The sub-sale provisions of the Duties Act 2000 (Vic) have also been amended.  From 28 June 2017, the sub-sale provisions will be extended to apply where the grantee of a call option, the grantor of a put option (or both) obtains “additional consideration” for nominating another person to take a transfer of the property.

From 1 January 2018, the Government proposes to tax certain unoccupied properties in the municipal councils of Banyule, Bayside, Boroondara, Darebin, Glen Eira, Hobsons, Manningham, Maribyrnong, Melbourne, Monash, Moonee Valley, Moreland, Port Phillip, Stonnington, Whitehorse and Yarra through the introduction of a “vacant residential land tax”.  This land tax will apply to properties that are vacant for six months or more in the year.  The owner of the land will be liable for tax at 1% of the land’s capital improved value.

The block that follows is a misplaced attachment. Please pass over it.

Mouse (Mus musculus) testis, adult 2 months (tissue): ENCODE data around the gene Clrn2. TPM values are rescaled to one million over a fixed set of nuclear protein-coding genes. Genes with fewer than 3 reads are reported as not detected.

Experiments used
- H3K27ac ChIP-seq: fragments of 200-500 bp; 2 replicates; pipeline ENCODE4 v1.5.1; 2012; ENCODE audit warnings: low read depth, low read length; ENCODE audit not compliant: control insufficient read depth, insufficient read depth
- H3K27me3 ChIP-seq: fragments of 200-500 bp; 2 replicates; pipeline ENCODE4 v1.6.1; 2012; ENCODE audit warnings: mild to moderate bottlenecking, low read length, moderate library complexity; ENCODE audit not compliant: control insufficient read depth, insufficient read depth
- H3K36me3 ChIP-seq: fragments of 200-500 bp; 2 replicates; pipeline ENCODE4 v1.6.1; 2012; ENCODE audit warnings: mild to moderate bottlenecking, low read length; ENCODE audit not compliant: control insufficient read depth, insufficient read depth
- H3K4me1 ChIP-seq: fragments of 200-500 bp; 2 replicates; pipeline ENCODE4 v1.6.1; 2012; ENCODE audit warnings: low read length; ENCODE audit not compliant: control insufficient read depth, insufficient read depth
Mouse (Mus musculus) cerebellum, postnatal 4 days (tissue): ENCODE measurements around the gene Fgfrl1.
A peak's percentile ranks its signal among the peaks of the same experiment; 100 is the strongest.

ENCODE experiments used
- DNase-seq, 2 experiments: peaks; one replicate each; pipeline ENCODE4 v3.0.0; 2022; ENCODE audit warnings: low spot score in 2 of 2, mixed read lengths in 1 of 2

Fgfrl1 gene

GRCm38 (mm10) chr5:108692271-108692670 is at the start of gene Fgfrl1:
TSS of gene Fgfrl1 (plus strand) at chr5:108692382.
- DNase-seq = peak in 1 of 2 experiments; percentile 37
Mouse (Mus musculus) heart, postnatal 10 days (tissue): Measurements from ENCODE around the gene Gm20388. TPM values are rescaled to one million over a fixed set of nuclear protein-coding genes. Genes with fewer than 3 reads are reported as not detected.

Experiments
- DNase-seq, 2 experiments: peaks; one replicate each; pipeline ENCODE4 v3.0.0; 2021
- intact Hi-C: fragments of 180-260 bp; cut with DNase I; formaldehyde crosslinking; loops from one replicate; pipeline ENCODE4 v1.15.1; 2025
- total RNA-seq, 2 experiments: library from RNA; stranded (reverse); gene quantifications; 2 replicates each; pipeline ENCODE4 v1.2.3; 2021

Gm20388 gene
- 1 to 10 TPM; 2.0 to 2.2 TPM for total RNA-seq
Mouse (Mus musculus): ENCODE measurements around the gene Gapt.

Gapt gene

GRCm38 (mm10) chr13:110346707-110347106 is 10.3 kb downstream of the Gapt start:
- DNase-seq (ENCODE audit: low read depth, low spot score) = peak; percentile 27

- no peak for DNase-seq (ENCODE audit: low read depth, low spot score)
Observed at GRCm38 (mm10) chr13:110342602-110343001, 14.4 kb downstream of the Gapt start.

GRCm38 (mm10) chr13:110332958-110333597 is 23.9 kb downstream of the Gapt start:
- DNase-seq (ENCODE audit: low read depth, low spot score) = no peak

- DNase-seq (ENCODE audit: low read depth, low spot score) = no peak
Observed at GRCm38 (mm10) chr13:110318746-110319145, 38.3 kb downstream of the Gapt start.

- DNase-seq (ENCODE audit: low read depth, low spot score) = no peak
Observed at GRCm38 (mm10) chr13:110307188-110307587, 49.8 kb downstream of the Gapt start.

The new vacant residential land tax will also extend to properties on which construction and renovations are being undertaken in certain circumstances.  A property will be considered to be vacant in a tax year if, at the end of the year preceding the tax year, the construction or renovation was not completed and the construction or renovation commenced two years prior.  For example, if an owner commences renovation on a property in November 2017, and by December 2019 the renovation is not complete, the owner should be subject to the vacant residential land tax for the 2020 tax year.  However there is scope for the Commissioner to consider that certain land is not “vacant” if there is an acceptable reason for the construction or renovation not being completed within the allotted time frame.